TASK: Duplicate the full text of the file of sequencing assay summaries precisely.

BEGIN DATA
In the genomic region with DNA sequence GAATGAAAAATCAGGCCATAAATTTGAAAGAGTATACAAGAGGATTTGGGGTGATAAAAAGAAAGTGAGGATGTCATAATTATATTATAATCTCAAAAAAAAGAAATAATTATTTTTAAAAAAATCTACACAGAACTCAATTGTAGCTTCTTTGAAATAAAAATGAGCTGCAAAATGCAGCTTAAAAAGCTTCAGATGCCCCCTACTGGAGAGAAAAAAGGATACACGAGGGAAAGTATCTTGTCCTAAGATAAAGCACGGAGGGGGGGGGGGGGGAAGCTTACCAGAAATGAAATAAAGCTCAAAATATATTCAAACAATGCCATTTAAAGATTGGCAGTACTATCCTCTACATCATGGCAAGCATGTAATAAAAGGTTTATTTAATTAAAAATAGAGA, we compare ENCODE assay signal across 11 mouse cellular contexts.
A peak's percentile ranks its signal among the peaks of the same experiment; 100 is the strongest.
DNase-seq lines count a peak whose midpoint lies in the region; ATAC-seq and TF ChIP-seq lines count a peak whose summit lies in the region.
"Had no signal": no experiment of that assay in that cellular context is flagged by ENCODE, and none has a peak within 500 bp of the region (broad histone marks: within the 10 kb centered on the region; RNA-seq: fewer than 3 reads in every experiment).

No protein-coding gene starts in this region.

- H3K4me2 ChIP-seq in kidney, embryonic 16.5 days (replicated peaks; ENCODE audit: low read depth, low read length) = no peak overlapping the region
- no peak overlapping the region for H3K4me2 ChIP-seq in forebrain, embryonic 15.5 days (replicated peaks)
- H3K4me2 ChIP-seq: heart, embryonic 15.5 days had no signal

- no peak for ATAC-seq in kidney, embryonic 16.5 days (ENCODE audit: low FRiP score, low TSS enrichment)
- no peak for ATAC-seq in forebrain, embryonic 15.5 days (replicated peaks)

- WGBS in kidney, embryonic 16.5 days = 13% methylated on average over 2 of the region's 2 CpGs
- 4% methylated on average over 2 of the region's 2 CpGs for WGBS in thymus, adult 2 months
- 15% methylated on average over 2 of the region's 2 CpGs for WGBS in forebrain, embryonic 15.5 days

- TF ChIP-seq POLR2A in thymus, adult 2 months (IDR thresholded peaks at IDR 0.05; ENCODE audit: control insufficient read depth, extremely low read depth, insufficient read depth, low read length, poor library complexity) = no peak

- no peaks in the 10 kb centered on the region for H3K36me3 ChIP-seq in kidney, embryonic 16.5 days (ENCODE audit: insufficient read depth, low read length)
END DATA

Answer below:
In the genomic region with DNA sequence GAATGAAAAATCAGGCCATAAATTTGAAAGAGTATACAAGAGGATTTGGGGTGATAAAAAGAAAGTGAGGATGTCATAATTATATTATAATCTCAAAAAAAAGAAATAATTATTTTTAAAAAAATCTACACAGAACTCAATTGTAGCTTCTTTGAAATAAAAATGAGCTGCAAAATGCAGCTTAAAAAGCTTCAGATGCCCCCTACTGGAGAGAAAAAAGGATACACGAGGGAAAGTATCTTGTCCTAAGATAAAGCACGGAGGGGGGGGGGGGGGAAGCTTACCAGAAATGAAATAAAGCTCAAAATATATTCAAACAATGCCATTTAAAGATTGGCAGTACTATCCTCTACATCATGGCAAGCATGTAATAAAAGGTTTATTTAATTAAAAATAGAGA, we compare ENCODE assay signal across 11 mouse cellular contexts.
A peak's percentile ranks its signal among the peaks of the same experiment; 100 is the strongest.
DNase-seq lines count a peak whose midpoint lies in the region; ATAC-seq and TF ChIP-seq lines count a peak whose summit lies in the region.
"Had no signal": no experiment of that assay in that cellular context is flagged by ENCODE, and none has a peak within 500 bp of the region (broad histone marks: within the 10 kb centered on the region; RNA-seq: fewer than 3 reads in every experiment).

No protein-coding gene starts in this region.

- H3K4me2 ChIP-seq in kidney, embryonic 16.5 days (replicated peaks; ENCODE audit: low read depth, low read length) = no peak overlapping the region
- no peak overlapping the region for H3K4me2 ChIP-seq in forebrain, embryonic 15.5 days (replicated peaks)
- H3K4me2 ChIP-seq: heart, embryonic 15.5 days had no signal

- no peak for ATAC-seq in kidney, embryonic 16.5 days (ENCODE audit: low FRiP score, low TSS enrichment)
- no peak for ATAC-seq in forebrain, embryonic 15.5 days (replicated peaks)

- WGBS in kidney, embryonic 16.5 days = 13% methylated on average over 2 of the region's 2 CpGs
- 4% methylated on average over 2 of the region's 2 CpGs for WGBS in thymus, adult 2 months
- 15% methylated on average over 2 of the region's 2 CpGs for WGBS in forebrain, embryonic 15.5 days

- TF ChIP-seq POLR2A in thymus, adult 2 months (IDR thresholded peaks at IDR 0.05; ENCODE audit: control insufficient read depth, extremely low read depth, insufficient read depth, low read length, poor library complexity) = no peak

- no peaks in the 10 kb centered on the region for H3K36me3 ChIP-seq in kidney, embryonic 16.5 days (ENCODE audit: insufficient read depth, low read length)